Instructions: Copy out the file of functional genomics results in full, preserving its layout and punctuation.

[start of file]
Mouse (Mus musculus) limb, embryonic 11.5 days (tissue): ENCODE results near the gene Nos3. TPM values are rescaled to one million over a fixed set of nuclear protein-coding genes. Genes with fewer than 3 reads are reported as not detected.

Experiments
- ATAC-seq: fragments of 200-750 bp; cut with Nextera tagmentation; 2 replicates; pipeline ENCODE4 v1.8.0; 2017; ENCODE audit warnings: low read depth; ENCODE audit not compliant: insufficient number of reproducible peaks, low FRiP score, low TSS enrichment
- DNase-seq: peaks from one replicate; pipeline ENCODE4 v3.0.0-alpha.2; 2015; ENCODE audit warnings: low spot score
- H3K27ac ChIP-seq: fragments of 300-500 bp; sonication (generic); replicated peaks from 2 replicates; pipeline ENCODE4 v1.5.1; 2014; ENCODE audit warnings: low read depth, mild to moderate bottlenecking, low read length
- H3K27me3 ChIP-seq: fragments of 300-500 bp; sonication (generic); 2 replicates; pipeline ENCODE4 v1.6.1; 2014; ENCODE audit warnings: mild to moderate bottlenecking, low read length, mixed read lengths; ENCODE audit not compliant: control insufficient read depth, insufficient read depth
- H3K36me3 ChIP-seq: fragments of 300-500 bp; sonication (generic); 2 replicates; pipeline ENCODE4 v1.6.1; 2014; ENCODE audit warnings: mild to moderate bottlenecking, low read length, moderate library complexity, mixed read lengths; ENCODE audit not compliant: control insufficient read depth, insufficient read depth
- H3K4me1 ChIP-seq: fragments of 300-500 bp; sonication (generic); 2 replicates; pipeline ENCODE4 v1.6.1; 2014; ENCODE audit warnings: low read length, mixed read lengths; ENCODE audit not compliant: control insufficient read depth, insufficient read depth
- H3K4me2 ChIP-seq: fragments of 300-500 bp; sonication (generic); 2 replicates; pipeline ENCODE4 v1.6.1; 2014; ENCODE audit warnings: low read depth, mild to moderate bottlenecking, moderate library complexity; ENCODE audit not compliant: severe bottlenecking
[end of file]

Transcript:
Mouse (Mus musculus) limb, embryonic 11.5 days (tissue): ENCODE results near the gene Nos3. TPM values are rescaled to one million over a fixed set of nuclear protein-coding genes. Genes with fewer than 3 reads are reported as not detected.

Experiments
- ATAC-seq: fragments of 200-750 bp; cut with Nextera tagmentation; 2 replicates; pipeline ENCODE4 v1.8.0; 2017; ENCODE audit warnings: low read depth; ENCODE audit not compliant: insufficient number of reproducible peaks, low FRiP score, low TSS enrichment
- DNase-seq: peaks from one replicate; pipeline ENCODE4 v3.0.0-alpha.2; 2015; ENCODE audit warnings: low spot score
- H3K27ac ChIP-seq: fragments of 300-500 bp; sonication (generic); replicated peaks from 2 replicates; pipeline ENCODE4 v1.5.1; 2014; ENCODE audit warnings: low read depth, mild to moderate bottlenecking, low read length
- H3K27me3 ChIP-seq: fragments of 300-500 bp; sonication (generic); 2 replicates; pipeline ENCODE4 v1.6.1; 2014; ENCODE audit warnings: mild to moderate bottlenecking, low read length, mixed read lengths; ENCODE audit not compliant: control insufficient read depth, insufficient read depth
- H3K36me3 ChIP-seq: fragments of 300-500 bp; sonication (generic); 2 replicates; pipeline ENCODE4 v1.6.1; 2014; ENCODE audit warnings: mild to moderate bottlenecking, low read length, moderate library complexity, mixed read lengths; ENCODE audit not compliant: control insufficient read depth, insufficient read depth
- H3K4me1 ChIP-seq: fragments of 300-500 bp; sonication (generic); 2 replicates; pipeline ENCODE4 v1.6.1; 2014; ENCODE audit warnings: low read length, mixed read lengths; ENCODE audit not compliant: control insufficient read depth, insufficient read depth
- H3K4me2 ChIP-seq: fragments of 300-500 bp; sonication (generic); 2 replicates; pipeline ENCODE4 v1.6.1; 2014; ENCODE audit warnings: low read depth, mild to moderate bottlenecking, moderate library complexity; ENCODE audit not compliant: severe bottlenecking